MHI Supports Japan’s Fusion Research with State-of-the-Art Testing Equipment for ITER-TBM Project
Mitsubishi Heavy Industries (MHI) is actively contributing to the development of Japan’s Test Blanket Module (TBM) for the ITER-TBM project, which aims to test blanket systems in an actual reactor environment at ITER in France. MHI has delivered four advanced testing systems to the Rokkasho Fusion Institute, part of Japan’s National Institutes for Quantum Science and Technology (QST), located in Aomori Prefecture.
The testing equipment supplied by MHI includes the High Heat Flux Test Equipment, the In Box Water Eruption Test Equipment, the Be-Water Reaction Test Equipment, and the Flow Assisted Corrosion Test Loop. These systems will play a crucial role in conducting various experiments to develop a safe and efficient blanket system for the ITER-TBM project.
The blanket system is responsible for extracting heat generated by the fusion reactor and facilitating the breeding and self-sustainment of tritium, the fuel used in the fusion process. Neutron irradiation of a lithium compound in the blanket helps produce and supplement tritium consumed during the reaction.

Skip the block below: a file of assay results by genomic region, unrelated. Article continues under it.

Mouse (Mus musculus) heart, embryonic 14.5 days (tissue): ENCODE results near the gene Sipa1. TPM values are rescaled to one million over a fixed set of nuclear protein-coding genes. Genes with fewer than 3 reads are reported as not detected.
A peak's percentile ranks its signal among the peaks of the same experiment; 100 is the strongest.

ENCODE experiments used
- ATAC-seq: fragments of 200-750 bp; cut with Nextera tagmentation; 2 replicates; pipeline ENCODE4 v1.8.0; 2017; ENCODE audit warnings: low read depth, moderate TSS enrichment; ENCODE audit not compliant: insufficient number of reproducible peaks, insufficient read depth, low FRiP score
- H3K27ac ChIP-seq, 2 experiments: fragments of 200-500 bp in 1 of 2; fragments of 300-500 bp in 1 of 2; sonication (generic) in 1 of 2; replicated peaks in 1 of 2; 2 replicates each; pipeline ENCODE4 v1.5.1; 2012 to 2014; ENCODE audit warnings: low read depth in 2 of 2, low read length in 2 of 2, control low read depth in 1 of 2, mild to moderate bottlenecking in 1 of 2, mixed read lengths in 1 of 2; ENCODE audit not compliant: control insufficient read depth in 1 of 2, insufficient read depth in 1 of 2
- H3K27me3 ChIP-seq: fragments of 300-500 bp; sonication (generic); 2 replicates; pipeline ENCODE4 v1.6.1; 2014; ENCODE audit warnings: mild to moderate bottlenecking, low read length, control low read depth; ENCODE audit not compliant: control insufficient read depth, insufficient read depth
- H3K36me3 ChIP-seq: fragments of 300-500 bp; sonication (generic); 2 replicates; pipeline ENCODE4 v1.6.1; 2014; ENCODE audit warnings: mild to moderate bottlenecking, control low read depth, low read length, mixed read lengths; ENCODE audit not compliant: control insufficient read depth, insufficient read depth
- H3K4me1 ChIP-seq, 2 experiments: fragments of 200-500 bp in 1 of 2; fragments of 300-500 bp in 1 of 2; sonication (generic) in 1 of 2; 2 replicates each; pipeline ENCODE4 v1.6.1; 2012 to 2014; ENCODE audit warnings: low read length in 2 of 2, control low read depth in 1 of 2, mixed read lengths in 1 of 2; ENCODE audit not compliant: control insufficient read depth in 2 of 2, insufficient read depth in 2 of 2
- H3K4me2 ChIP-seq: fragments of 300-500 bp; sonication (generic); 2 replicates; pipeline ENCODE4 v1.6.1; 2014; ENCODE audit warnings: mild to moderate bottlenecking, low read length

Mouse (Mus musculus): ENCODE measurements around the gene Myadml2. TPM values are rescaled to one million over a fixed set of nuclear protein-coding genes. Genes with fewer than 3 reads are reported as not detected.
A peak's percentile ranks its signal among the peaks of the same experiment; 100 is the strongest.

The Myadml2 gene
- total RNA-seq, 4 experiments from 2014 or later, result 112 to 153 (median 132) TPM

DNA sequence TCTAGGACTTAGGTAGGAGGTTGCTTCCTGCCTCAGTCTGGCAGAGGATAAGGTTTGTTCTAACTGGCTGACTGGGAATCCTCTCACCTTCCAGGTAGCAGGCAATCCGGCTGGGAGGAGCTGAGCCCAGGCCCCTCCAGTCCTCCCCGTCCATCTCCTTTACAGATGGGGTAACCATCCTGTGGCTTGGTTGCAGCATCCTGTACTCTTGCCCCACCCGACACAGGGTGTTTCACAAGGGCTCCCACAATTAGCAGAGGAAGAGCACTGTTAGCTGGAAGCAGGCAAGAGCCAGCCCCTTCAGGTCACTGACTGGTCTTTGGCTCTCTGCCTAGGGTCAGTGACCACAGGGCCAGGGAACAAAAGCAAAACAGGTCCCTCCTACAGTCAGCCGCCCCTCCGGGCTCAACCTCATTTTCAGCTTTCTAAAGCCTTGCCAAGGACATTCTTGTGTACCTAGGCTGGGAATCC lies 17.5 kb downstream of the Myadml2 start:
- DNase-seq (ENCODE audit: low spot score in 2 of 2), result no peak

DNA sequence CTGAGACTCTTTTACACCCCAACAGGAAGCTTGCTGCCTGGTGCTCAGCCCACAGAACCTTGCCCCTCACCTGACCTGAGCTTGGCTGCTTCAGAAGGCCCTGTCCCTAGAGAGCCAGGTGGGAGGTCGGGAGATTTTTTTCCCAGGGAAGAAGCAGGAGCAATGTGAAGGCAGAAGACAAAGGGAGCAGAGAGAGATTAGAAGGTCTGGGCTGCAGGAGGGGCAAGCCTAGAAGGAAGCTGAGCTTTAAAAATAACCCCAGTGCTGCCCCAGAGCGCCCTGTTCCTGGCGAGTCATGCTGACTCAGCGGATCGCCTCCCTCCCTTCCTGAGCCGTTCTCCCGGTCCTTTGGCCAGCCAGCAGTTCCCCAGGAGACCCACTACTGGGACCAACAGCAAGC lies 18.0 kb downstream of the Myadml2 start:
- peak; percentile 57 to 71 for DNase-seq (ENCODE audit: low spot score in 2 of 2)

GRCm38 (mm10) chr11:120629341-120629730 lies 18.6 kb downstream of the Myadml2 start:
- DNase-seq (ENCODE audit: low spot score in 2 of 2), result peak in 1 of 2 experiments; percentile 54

The ITER-TBM project involves the functional demonstration testing of different TBM systems developed independently by seven participating parties, including Japan, the EU, the USA, Russia, South Korea, China, and India. As the domestic agency for the ITER Project, QST leads Japan’s efforts in developing its blanket system.
MHI, having previously received contracts from QST for manufacturing core components for ITER, such as toroidal field coils and divertor outer vertical targets, expressed its strong commitment to supporting the development of the ITER-TBM project. The company aims to provide additional systems and components, including TBMs, to contribute further to the advancement of the blanket system.
ITER itself is a significant international endeavor to construct a tokamak fusion device and demonstrate the feasibility of fusion as a large-scale, carbon-free energy source. With the goal of achieving 500 MW of power output for at least 400 seconds, ITER requires extensive plasma heating power input. First plasma is scheduled for 2025, followed by deuterium-tritium fusion experiments in 2035. The European Union covers nearly half of the construction costs, while the remaining six members contribute equally to the rest.